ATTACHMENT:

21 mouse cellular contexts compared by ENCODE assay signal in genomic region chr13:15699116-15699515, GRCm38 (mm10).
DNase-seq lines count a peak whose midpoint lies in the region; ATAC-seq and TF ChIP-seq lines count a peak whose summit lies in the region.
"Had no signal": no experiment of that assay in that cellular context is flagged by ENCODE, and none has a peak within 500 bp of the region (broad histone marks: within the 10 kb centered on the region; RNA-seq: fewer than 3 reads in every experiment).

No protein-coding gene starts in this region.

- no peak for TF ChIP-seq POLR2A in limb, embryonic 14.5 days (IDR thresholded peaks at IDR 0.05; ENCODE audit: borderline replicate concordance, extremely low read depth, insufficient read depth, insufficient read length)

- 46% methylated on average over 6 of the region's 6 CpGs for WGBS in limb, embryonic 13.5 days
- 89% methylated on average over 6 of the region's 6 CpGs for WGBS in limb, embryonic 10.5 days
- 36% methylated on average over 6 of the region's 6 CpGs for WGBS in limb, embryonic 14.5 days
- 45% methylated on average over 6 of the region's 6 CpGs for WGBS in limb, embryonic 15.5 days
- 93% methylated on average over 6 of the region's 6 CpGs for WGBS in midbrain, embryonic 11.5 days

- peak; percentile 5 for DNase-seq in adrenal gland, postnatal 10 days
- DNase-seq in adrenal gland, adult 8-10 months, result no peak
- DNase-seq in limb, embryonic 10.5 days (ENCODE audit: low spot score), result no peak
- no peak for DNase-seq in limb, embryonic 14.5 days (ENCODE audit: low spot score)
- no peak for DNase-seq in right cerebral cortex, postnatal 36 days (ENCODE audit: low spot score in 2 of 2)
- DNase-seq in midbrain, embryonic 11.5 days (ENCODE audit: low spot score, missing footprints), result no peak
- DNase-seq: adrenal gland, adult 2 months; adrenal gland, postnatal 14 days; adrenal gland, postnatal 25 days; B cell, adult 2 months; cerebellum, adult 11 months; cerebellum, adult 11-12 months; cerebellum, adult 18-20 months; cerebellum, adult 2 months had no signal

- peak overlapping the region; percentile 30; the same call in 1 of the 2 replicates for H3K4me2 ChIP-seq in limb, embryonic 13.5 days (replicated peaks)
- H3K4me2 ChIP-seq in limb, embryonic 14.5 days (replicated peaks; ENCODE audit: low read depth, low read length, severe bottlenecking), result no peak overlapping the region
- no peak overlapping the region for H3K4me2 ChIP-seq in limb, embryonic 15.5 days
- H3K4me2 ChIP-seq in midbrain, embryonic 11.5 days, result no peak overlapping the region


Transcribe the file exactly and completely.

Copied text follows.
21 mouse cellular contexts compared by ENCODE assay signal in genomic region chr13:15699116-15699515, GRCm38 (mm10).
DNase-seq lines count a peak whose midpoint lies in the region; ATAC-seq and TF ChIP-seq lines count a peak whose summit lies in the region.
"Had no signal": no experiment of that assay in that cellular context is flagged by ENCODE, and none has a peak within 500 bp of the region (broad histone marks: within the 10 kb centered on the region; RNA-seq: fewer than 3 reads in every experiment).

No protein-coding gene starts in this region.

- no peak for TF ChIP-seq POLR2A in limb, embryonic 14.5 days (IDR thresholded peaks at IDR 0.05; ENCODE audit: borderline replicate concordance, extremely low read depth, insufficient read depth, insufficient read length)

- 46% methylated on average over 6 of the region's 6 CpGs for WGBS in limb, embryonic 13.5 days
- 89% methylated on average over 6 of the region's 6 CpGs for WGBS in limb, embryonic 10.5 days
- 36% methylated on average over 6 of the region's 6 CpGs for WGBS in limb, embryonic 14.5 days
- 45% methylated on average over 6 of the region's 6 CpGs for WGBS in limb, embryonic 15.5 days
- 93% methylated on average over 6 of the region's 6 CpGs for WGBS in midbrain, embryonic 11.5 days

- peak; percentile 5 for DNase-seq in adrenal gland, postnatal 10 days
- DNase-seq in adrenal gland, adult 8-10 months, result no peak
- DNase-seq in limb, embryonic 10.5 days (ENCODE audit: low spot score), result no peak
- no peak for DNase-seq in limb, embryonic 14.5 days (ENCODE audit: low spot score)
- no peak for DNase-seq in right cerebral cortex, postnatal 36 days (ENCODE audit: low spot score in 2 of 2)
- DNase-seq in midbrain, embryonic 11.5 days (ENCODE audit: low spot score, missing footprints), result no peak
- DNase-seq: adrenal gland, adult 2 months; adrenal gland, postnatal 14 days; adrenal gland, postnatal 25 days; B cell, adult 2 months; cerebellum, adult 11 months; cerebellum, adult 11-12 months; cerebellum, adult 18-20 months; cerebellum, adult 2 months had no signal

- peak overlapping the region; percentile 30; the same call in 1 of the 2 replicates for H3K4me2 ChIP-seq in limb, embryonic 13.5 days (replicated peaks)
- H3K4me2 ChIP-seq in limb, embryonic 14.5 days (replicated peaks; ENCODE audit: low read depth, low read length, severe bottlenecking), result no peak overlapping the region
- no peak overlapping the region for H3K4me2 ChIP-seq in limb, embryonic 15.5 days
- H3K4me2 ChIP-seq in midbrain, embryonic 11.5 days, result no peak overlapping the region